For Dog Owners

NARCH recognises that the world of canine hydrotherapy can be very new and confusing to dog owners. We have attempted to identify the key areas and provide useful information in the links below.

If you have any questions please do not hesitate to ask by Contacting NARCH.

 

A therapy programme, utilising the properties of water. To ensure safety and appropriate treatment, hydrotherapy should be carried out by appropriately qualified and trained physiotherapists or hydrotherapists to improve an animal's function in a purpose built, and suitably heated hydrotherapy pool or underwater treadmill.

 

The benefits of hydrotherapy depend very much on how the hydrotherapy treatment is carried out. For some dogs simply floating or swimming gently in water can relieve pain and inflammation. For others more vigorous exercise is used to increase the use of limbs, increase muscle bulk and tone, and strengthen the support for joints. Especially after surgery or injury hydrotherapy can allow earlier return to normal use.

Water can also be used as a means of supporting dogs in a non weight bearing or partially weight bearing environment to allow movements that would not be possible on land, perhaps because of weakness or injury. This is particularly useful for dogs that have spinal problems

Hydrotherapy can also increase cardiovascular fitness and help with weight loss.

 

  • Decreased pain perception
  • Decreased pain and inflammation
  • Possible feeling of well being due to release of endorphins
  • Relaxation of muscle tension and/or muscle spasm
  • Reduction of oedema (swelling)
  • Increased range of movement in water helping to ease stiff and arthritic joints
  • Non weight bearing - it is easier and more comfortable to move in water so animals often gain confidence
  • Non weight bearing - less joint concussion avoiding further damage after injury or for dogs with some form of dysplasia
  • Support for weakened or spinal injury dogs
  • Reduction of frustration for dogs on cage rest or reduced exercise - less likely to be 'uncontrollable' on land Increased muscle strength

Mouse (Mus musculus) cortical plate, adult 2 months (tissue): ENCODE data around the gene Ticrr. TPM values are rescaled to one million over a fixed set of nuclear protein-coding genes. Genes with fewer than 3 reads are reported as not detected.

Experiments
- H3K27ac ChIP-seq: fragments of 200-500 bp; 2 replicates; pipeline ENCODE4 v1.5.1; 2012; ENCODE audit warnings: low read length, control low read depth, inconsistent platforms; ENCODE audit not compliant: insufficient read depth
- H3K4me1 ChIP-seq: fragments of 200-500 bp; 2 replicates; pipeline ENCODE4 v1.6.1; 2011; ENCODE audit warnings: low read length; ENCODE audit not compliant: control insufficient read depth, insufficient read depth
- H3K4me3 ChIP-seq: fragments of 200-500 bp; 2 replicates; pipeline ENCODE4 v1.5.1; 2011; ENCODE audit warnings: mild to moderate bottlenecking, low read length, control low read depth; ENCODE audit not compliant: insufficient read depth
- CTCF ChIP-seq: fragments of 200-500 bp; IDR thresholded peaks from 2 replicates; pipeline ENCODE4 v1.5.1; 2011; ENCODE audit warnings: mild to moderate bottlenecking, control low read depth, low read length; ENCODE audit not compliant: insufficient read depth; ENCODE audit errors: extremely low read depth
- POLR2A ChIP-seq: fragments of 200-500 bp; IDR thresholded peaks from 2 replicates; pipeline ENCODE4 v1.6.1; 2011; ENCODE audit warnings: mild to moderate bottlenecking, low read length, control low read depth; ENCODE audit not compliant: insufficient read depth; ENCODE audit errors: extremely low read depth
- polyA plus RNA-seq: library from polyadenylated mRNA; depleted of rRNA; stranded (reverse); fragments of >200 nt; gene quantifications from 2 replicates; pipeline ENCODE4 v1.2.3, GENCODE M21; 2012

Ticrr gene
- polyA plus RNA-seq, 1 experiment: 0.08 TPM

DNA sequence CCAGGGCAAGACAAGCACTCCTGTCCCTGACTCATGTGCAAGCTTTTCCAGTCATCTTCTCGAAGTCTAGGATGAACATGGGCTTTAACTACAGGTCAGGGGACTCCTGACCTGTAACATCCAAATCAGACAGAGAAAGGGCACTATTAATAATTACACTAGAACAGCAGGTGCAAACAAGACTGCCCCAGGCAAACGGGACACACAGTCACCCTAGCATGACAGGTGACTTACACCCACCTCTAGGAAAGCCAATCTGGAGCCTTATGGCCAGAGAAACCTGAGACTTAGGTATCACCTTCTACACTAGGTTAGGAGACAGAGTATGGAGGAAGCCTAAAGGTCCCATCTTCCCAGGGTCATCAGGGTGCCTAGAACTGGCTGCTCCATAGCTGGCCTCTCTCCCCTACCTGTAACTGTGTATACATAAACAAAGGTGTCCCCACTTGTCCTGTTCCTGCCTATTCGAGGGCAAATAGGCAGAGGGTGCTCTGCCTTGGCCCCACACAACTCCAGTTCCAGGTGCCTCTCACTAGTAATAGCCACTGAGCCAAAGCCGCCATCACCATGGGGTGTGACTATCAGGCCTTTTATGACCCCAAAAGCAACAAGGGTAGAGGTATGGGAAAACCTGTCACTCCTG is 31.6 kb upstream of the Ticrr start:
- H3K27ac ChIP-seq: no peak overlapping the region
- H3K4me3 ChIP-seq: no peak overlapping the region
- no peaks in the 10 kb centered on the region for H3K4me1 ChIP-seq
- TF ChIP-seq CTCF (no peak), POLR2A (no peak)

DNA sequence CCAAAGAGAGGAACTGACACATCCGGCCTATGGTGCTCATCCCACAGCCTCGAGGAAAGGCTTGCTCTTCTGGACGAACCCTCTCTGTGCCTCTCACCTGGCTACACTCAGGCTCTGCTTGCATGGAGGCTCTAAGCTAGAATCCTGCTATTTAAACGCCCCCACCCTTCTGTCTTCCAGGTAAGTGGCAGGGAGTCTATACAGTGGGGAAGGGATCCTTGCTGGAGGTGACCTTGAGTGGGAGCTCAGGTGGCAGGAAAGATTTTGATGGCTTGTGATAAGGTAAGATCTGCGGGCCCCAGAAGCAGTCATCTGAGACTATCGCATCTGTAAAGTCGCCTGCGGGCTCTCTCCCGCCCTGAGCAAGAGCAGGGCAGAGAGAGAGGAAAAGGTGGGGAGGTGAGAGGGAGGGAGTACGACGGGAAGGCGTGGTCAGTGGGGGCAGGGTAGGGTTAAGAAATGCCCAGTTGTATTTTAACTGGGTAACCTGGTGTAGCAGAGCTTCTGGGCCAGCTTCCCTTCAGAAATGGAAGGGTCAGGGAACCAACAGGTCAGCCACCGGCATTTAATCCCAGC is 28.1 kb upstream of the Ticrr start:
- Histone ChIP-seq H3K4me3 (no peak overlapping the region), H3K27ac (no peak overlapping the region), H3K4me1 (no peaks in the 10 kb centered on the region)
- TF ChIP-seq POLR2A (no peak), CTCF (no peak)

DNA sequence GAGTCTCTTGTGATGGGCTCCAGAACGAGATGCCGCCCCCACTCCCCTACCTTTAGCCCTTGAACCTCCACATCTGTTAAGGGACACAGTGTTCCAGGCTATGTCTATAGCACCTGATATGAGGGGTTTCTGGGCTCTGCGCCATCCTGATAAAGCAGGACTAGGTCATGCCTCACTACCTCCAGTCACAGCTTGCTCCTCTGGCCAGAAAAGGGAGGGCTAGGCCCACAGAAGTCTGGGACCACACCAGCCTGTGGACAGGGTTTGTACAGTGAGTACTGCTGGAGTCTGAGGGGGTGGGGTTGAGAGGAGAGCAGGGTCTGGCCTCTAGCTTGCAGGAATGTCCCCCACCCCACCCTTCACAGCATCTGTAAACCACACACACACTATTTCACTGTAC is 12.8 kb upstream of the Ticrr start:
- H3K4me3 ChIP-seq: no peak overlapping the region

• Improved muscle patterning and recruitment helping to improve gait patterns (reduction in lameness) Improved cardiovascular fitness
  • Potentially earlier return to normal activities - very important for owners of Assistance or Working Dogs
  • Slowing of progression of some symptoms of degenerative diseases
  • Improved quality of life

 

In general conditions treated with hydrotherapy fall into the following categories:
  • Orthopaedic
  • Neurological
  • Soft tissue injuries
  • Degenerative and medical conditions
  • Conditions related to age - either juvenile/developmental or geriatric

 

  • Arthritis
  • Hip dysplasia
  • Cruciate ligament rupture - either conservative management or post operative recovery
  • Patella luxation
  • Elbow dysplasia
  • Degenerative myelopathy (formerly known as CDRM)
  • Spinal injuries including recovery from fractures and IV disc rupture (commonly known as a slipped disc)
  • Spondylosis - spinal arthritis
  • Mobility problems related to age
  • Obesity control

 

It is important that any client has confidence in the therapist treating their dog. By choosing to use a Registered Canine Hydrotherapist (RCH) you can be assured that the hydrotherapist looking after your dog or cat is trained in hydrotherapy and is required to abide by a code of practice and ethics by their professional association.

Every RCH is listed on the NARCH website enabling you to check that their registration is valid as well as providing details on the type and level of training completed and areas of competence or expertise.

A listed RCH has fulfilled the NARCH training requirements for registration (which are the highest in the UK) and must keep up to date by completing a further 20 hours of Continued Professional Development training each year. Registration with NARCH is not an easy option for a canine hydrotherapist.

RCHs are required to abide by the guidelines and rules set out in the Guide to Professional Conduct for Registered Canine Hydrotherapists and must hold public liability and professional indemnity insurance.

 

If you are lucky enough to have a choice of centres in your area telephone and speak to two or three different centres. You should get a welcoming and interested reception.

Check if the centre is run by or employs Registered Canine Hydrotherapists - then you can be sure of the training and standards at the hydrotherapy centre. It is possible to check the therapists are RCH's by searching the NARCH Register.

Why not visit the centre? All NARCH members will be pleased that you are being careful about choosing the right care for your dog. The centre should be clean and tidy and have a pleasant atmosphere and the staff should be happy to show you all of the facilities.

Ask your vet if they can recommend a centre. Your vet can also provide guidance on any specialist hydrotherapy requirements of your dog. For instance you may have a large or giant breed and not all centres are equipped to deal with this. Your dog may benefit from treatment using an underwater treadmill, again, not all centres can provide this facility.

The nearest centre to your home may not be the most suitable centre to treat your dog so do consider centres further afield.

 

 

Check the List/Register or find a Hydrotherapy Centre

Recent news


8 October 2017 - NARCH AGM & Education Seminar, Holiday Inn, Guildford more info

13 August 2017 - Introduction to Functional Rehabilitation plus a talk on pain and pain management, Greyfriars, Guildford